I am a nerd.
It is my curse that I am obsessed with meaningless statistics. I could literally reading league and team financial statements for weeks on end until I had all the information memorized. I have a folder on my computer called ‘To Read’ that contains nothing but articles on the Australian sports industry – it’s almost like a sickness. So you can imagine how ecstatic I was when I found out that no one had looked at AFL players birthdays yet.
Let me explain.
I recently read a book called ‘Outliers: The Story of Success’ by Malcolm Gladwell (mind-boggling, at some points – check it out if you like to be mentally challenged) and he talks about sports where the majority of the players are born at a certain time of year. It started with elite hockey teams in Canada, when someone realized that most of the players were born in January. But it’s also true for baseball players in the USA (who are mainly born in August) and soccer (I’m sorry, football) players in South America. Of course I had to know if it were true for the AFL and I started at my favorite starting point: the Sydney Swans and GWS Giants.
Gladwell explains that the reason for the discrepancy starts during childhood. There is an age cutoff at a certain time of year (usually coinciding with the beginning or end of a school year) when children are allowed to play for a specific team (in the case of AFL, the under 9s, under 12s, etc). Therefore, those who are born immediately following the cutoff date will be the older, bigger and stronger ones the following year. They won’t have MUCH of an advantage, but it will be noticeable enough to be chosen over those who are 11 months younger. As a result, these children get more attention and more practice, which makes them even better players who are then chosen for even more competitive leagues. This cycle continues until they are old enough to be drafted into the professional league. Understand?
I thought this was interesting because people always want to attribute it to talent… but maybe not? Maybe it’s this completely arbitrary factor. Wouldn’t that be amazing?
So in Australia, the cutoff is (I believe) 31 Dec. Therefore, the kids born in January are considered the better players. I guessed that this would result in most AFL players being born in January, like in Canadian hockey (or at least in the first few months of the year).
They weren’t that impressive. I analysed four sets: The current GWS Giants, the current Sydney Swans, all previous Swans players (since the 1980 season), and all current AFL players. The numbers are below. The first sets show the break down by month, the second show the break down by quarter and the thrd shows the break down by halves of the year.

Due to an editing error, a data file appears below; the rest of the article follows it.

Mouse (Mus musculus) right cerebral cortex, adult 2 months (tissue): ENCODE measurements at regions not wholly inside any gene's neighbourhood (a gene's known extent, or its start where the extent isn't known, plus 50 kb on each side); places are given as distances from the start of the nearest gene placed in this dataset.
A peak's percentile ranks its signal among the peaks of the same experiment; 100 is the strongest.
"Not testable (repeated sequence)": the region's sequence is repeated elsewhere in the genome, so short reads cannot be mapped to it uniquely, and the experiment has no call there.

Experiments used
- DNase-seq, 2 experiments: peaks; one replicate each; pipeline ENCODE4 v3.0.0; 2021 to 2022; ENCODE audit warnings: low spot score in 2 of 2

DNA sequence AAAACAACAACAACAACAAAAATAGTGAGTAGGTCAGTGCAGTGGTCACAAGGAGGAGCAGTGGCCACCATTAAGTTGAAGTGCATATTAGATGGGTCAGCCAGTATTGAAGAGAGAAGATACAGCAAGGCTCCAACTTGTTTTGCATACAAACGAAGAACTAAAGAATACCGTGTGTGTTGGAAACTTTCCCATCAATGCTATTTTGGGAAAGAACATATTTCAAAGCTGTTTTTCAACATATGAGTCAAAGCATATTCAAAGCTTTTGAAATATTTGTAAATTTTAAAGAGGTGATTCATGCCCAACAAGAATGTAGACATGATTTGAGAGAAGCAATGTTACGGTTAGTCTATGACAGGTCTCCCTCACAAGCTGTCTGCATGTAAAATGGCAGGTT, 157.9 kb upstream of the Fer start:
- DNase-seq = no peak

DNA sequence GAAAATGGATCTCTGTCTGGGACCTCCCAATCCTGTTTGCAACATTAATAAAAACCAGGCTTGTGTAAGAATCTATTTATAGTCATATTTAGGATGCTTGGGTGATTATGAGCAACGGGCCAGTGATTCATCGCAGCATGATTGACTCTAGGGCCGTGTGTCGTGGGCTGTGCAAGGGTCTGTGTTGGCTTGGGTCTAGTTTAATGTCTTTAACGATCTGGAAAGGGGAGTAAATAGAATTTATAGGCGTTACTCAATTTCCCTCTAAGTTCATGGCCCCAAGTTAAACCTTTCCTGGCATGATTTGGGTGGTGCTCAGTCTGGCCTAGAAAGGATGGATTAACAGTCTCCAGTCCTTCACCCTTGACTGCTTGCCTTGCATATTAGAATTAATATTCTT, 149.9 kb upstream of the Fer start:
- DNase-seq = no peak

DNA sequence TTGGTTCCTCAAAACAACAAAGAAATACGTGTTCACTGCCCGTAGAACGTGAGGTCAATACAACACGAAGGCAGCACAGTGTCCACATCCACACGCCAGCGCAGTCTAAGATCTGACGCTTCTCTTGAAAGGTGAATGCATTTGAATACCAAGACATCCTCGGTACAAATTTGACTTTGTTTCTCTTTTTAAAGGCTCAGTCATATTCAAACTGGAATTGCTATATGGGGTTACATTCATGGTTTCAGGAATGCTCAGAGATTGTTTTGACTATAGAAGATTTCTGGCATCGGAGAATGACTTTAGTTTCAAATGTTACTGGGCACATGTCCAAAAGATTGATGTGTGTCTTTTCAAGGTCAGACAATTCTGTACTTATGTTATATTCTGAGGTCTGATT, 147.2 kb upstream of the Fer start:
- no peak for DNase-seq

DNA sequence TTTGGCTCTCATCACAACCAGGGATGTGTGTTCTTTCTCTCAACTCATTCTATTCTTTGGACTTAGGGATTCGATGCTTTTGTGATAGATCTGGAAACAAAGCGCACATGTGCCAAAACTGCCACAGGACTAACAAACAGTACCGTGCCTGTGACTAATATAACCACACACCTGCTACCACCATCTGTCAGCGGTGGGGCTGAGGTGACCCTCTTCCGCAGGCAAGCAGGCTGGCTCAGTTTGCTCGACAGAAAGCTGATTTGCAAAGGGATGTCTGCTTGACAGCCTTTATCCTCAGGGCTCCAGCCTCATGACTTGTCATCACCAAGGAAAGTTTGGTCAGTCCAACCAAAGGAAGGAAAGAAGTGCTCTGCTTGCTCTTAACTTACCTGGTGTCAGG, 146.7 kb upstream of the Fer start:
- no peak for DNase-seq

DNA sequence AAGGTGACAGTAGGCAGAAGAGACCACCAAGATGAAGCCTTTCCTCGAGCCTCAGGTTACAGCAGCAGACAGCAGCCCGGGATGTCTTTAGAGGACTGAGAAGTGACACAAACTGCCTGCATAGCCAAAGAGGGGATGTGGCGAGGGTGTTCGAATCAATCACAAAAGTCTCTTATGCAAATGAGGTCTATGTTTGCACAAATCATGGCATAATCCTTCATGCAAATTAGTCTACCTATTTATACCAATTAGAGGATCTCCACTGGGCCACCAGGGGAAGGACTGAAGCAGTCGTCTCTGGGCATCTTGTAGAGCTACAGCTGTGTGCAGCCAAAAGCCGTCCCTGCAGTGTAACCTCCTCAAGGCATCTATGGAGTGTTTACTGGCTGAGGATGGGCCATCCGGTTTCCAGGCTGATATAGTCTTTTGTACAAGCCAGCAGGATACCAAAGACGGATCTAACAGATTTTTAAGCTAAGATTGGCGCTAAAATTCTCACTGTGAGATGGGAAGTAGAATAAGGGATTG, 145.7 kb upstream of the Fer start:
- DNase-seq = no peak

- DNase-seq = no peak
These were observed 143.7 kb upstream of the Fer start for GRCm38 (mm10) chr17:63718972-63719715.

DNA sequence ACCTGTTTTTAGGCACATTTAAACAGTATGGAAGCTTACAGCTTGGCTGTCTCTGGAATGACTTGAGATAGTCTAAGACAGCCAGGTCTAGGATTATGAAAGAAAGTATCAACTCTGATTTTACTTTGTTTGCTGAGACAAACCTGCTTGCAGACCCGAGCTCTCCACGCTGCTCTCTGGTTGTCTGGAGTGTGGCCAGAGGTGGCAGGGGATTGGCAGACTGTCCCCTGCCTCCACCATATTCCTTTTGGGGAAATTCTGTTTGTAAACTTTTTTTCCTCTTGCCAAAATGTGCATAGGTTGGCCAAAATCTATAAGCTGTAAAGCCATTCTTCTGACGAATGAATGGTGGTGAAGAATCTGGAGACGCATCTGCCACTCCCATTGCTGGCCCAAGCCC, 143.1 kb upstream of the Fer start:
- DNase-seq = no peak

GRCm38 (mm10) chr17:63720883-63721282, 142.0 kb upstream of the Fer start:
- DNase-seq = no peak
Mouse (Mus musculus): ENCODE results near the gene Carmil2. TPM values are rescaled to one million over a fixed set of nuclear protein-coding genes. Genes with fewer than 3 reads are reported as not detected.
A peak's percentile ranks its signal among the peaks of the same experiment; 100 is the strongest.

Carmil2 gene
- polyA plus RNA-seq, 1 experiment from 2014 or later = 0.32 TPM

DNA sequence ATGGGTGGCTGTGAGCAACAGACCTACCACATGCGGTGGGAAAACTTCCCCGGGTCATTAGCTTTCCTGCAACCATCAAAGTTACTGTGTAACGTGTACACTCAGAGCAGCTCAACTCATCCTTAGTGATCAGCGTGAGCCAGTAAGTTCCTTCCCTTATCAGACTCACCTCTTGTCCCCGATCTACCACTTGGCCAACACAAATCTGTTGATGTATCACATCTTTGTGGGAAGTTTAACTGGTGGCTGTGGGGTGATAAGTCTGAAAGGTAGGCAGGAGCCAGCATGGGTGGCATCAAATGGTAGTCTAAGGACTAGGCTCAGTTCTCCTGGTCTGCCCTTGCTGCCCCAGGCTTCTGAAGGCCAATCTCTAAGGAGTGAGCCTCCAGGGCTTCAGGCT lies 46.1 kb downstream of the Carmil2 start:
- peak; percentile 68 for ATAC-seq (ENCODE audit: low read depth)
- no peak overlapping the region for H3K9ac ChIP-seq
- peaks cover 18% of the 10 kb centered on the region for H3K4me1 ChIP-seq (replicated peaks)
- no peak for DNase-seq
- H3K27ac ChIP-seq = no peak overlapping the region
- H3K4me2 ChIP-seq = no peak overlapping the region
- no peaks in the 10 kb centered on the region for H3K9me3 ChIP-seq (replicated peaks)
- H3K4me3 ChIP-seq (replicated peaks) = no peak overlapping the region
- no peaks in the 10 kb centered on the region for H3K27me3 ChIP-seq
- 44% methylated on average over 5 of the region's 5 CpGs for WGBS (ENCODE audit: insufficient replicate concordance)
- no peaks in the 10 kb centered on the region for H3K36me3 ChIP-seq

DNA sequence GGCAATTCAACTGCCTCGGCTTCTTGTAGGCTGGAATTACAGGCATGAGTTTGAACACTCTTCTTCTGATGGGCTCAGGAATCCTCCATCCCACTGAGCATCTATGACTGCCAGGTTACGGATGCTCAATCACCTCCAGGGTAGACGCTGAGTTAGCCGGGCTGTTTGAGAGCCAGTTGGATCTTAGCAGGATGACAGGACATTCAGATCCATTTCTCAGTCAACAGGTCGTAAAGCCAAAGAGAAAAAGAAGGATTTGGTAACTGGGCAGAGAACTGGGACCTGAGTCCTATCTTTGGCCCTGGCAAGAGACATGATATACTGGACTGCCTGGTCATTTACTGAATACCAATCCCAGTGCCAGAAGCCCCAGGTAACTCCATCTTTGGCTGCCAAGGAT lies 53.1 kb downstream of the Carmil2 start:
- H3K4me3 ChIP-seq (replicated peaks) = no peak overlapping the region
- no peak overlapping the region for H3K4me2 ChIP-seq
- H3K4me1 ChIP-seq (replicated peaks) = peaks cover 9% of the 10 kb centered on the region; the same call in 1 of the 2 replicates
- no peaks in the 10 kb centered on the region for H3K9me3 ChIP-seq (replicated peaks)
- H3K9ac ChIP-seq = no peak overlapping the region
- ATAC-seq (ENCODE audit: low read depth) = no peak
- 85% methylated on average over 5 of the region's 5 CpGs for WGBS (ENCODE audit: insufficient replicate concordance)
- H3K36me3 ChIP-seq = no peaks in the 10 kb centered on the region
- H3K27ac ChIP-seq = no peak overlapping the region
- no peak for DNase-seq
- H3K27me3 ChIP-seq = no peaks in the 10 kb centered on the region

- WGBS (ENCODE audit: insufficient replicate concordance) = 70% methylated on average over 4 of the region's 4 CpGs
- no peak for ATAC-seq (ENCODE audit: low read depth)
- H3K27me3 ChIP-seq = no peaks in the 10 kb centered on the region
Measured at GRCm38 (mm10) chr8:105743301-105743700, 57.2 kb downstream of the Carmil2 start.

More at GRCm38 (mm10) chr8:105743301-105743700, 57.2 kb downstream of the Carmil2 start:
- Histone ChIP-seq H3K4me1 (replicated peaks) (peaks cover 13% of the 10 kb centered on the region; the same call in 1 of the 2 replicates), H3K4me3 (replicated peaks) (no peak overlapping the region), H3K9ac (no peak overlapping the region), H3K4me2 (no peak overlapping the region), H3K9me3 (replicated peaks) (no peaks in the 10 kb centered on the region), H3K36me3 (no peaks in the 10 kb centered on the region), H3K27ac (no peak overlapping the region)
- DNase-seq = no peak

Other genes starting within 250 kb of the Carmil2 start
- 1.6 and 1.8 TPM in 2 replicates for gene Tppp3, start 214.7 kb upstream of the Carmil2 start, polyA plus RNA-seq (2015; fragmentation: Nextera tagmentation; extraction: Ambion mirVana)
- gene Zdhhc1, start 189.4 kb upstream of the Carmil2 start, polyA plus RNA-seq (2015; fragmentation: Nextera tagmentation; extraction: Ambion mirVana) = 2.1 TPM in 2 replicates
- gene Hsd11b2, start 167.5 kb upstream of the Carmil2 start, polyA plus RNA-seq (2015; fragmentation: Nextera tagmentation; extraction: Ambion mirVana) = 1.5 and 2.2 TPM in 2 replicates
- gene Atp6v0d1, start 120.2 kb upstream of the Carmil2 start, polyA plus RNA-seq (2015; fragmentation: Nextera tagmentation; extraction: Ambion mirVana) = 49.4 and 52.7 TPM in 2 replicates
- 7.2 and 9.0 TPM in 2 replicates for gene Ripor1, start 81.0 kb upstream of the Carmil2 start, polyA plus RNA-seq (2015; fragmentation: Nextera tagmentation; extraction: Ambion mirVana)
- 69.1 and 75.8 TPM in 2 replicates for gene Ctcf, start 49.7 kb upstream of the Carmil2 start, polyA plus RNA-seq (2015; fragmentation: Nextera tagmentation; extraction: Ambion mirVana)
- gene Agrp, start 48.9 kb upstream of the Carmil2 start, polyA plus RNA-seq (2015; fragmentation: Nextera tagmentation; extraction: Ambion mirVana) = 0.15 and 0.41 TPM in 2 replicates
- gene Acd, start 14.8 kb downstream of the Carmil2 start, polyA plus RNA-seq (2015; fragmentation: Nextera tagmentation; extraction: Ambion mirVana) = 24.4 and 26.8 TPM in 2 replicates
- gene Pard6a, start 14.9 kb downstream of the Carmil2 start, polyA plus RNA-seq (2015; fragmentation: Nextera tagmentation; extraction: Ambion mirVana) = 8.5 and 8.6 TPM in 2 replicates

|GWS Giants||Sydney Swans||Swans from 1980||All Current AFL Players|
|1st Quar||14||1st Quar||17||1st Quar||97||1st Quar||163|
|1st half||30||1st half||29||1st half||181||1st half||390|
As you can see… there’s a slight difference – more players are clearly born at the start of the year for the individual teams. But once the pool gets bigger (in columns 3 and 4), it pretty much evens out. That’s kind of depressing. I wanted to find something amazing! It is noteworthy that there are hardly any players born in November and December… although October tends to be a toss up. What does this mean? Not very much… but if I were a recruiter, I wouldn’t waste my time on a player born in November or December unless I heard he had wings. Odds are, he’s not that great
There’s only one thing I can think of that can cause these results: access to play. This is the reason from Gladwell about why this isn’t true for basketball players in the USA – you can access the resources needed to increase skills at any time, and at low cost (comparatively). It is easier to grab a basketball and go down to one of the many courts, than it is to buy skates, pads and helmet and access one of the few skating rinks that is set up with a goal. The same applies for AFL, as I see it. It is not difficult to get a ball (even if it’s not a Sherrin – you can get a decent one) and walk to a field, which are all over the place in Australia. Hell, you don’t even need a field. I’ve seen boys practice by trying to kick through a door in the house – over and over and over – to practice their aim (you know who you are!). It is interesting, though, about the very few players are born in the last two months of the year. That can be attributed to the initial theory.
I think I’m going to look at all the Brownlow and Coleman Medalists (and maybe runners-up?)… that should be an interesting comparison. Maybe the All-Australian team and Rising Star noms/winners? Is it weird that this is actually exciting? I’ll probably get it done tonight.
What do you think? Are you surprised? Or are you a November-baby and lamenting that you’ll probably not make it to the big leagues?